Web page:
This was solved by treaty in 1938 with the signing ceremony being held in Havana, Cuba. The hard part would be rearranging the furniture on the US radio dial to make it happen. This was not one project, but many. It was moving day for approximately 776 American AM radio stations. The complexity of the logistics cannot possibly be overstated. In this era of analog electronics it meant new crystals. Further complicating the plan, the FCC decided they should all shift frequencies simultaneously on March 20, 1941. And they were not alone. 100 Canadian stations, and "numerous" broadcasters in Mexico, Cuba, Haiti and the Dominican Republic would need to shift frequencies as well. The total tally of stations effected by the pact was estimated to be around 800.
In their defenseof the change they only stated that it would "...serve to eliminate in considerable measure the long-complained of interference from these sources, and thereby improve broadcast reception in the North American generally. Interference from Mexican and Cuban stations has been particularly objectionable to the rural listeners." The treaty was known as the North American Regional Broadcasting Agreement (NARBA).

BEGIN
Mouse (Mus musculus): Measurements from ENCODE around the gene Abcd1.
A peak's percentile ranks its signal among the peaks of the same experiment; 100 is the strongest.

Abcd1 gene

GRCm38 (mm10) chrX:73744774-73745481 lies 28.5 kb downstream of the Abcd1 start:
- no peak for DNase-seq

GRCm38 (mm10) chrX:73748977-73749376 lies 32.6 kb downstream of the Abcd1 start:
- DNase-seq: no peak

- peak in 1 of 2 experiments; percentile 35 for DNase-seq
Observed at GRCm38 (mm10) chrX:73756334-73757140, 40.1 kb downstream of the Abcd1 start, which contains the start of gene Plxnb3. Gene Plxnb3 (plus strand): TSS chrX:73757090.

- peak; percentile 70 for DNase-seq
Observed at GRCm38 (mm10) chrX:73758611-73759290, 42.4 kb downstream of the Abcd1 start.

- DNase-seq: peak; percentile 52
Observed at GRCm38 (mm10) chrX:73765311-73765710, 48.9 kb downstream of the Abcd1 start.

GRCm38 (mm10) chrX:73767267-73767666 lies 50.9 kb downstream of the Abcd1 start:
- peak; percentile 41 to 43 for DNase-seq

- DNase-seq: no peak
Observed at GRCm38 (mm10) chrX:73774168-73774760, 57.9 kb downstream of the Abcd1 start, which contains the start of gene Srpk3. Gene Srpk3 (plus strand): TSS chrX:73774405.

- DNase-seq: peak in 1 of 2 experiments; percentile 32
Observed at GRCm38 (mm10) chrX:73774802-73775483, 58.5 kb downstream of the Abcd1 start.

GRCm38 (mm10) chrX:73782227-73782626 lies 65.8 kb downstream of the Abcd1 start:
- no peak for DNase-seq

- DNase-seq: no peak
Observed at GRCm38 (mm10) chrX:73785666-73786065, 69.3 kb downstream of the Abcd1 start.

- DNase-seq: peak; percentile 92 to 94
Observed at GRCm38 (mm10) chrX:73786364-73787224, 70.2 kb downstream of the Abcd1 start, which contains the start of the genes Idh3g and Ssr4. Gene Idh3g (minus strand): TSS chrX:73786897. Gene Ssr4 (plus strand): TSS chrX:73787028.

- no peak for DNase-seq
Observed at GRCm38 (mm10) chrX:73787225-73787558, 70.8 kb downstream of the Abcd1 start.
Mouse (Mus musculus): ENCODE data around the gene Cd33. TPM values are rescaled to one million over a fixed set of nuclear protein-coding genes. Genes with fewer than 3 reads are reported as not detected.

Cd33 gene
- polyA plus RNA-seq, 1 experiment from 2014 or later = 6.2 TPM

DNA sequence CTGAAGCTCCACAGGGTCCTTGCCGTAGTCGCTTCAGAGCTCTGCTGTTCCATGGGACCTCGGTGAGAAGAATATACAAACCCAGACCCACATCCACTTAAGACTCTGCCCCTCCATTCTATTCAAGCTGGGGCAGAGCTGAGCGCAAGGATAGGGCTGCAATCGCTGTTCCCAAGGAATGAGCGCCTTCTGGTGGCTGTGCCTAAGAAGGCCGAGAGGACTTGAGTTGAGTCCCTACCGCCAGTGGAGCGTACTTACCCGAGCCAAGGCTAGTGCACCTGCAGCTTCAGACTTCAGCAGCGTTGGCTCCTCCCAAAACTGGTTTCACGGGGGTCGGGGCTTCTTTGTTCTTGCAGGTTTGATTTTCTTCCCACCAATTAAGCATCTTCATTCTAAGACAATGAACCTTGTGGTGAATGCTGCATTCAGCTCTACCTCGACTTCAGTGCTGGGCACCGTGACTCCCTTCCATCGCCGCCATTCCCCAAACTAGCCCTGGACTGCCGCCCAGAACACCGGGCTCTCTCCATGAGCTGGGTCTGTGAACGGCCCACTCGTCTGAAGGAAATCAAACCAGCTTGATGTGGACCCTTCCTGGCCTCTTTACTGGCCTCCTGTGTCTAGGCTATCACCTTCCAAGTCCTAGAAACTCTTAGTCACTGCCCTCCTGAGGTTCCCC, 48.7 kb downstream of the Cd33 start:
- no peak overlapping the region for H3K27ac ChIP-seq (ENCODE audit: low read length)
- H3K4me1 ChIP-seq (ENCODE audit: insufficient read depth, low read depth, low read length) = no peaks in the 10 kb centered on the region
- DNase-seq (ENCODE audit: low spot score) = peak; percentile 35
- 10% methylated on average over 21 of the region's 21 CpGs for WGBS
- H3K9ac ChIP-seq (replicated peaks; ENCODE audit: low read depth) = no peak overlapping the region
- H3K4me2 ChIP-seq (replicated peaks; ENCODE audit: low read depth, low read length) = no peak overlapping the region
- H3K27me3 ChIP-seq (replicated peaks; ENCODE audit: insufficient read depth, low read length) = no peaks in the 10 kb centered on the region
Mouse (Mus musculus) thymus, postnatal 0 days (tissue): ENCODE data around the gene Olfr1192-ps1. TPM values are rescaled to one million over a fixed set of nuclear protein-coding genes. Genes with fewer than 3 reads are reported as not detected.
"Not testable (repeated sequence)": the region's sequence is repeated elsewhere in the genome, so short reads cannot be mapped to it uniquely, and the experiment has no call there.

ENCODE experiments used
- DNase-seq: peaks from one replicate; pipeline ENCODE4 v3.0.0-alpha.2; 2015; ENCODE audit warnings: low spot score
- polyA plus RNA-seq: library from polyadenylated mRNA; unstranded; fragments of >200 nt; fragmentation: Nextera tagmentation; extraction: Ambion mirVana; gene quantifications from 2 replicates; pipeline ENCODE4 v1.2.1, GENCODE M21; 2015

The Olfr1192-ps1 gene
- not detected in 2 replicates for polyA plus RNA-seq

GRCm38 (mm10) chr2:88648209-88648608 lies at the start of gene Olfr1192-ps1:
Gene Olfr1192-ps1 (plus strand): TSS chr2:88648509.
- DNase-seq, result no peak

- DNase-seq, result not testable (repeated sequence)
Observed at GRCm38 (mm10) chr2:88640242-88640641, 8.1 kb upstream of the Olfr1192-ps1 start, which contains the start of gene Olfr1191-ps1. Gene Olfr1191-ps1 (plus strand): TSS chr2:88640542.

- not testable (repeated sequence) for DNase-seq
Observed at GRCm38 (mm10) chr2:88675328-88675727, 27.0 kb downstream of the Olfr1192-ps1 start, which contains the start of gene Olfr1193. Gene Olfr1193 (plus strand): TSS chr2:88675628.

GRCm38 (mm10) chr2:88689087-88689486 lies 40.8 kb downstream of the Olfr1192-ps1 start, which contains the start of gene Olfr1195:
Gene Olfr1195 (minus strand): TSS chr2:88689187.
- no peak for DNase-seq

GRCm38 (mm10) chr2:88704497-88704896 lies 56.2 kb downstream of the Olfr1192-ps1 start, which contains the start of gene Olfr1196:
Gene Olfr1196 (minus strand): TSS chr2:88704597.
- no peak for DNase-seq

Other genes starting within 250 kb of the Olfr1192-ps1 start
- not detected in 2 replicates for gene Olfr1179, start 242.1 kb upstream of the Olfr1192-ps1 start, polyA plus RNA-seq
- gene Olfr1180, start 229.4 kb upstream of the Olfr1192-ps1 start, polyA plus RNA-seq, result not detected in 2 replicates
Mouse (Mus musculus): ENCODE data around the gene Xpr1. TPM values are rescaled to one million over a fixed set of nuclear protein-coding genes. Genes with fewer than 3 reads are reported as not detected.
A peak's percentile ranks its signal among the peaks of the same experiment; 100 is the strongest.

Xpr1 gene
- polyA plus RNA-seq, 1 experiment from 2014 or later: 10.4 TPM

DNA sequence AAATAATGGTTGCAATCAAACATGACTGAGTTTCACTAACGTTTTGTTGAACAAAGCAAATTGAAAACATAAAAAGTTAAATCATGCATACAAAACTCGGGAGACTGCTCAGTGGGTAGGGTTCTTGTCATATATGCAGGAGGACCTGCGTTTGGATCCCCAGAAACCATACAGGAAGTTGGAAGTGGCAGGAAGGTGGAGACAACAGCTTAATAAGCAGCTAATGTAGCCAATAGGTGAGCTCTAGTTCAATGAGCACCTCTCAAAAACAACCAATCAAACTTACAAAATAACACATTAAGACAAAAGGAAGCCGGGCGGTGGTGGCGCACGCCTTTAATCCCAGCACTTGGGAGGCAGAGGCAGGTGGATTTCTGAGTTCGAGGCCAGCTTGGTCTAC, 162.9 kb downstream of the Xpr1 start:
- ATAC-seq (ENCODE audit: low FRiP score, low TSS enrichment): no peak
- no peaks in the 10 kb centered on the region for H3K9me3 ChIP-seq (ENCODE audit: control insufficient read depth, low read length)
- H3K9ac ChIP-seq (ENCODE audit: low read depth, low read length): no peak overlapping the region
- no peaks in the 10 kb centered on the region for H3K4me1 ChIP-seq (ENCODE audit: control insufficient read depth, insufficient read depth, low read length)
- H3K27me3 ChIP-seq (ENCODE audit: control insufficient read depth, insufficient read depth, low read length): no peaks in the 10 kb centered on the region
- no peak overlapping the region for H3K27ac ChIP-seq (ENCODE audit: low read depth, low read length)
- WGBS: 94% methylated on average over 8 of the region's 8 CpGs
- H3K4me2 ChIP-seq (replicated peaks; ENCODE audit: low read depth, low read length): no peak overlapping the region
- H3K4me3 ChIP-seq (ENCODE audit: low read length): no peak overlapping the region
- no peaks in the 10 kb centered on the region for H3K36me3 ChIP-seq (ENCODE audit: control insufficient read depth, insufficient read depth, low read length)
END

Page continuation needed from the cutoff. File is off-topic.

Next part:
Stations that normally signed off at night did swap out hardware overnight and sign on with new frequencies. Other stations with directional antennas had more work to do. But exactly how many stations moved is uncertain. In the FCC 1941 annual report noted that 802 of the 893 US changed frequencies. The original list had only said 862 stations. Most moves went well but some caused interference and required additional moves and shuffles going on for years. The NARBA delegation continued to meet into the early 1950s to iron out the kinks but the worst was over.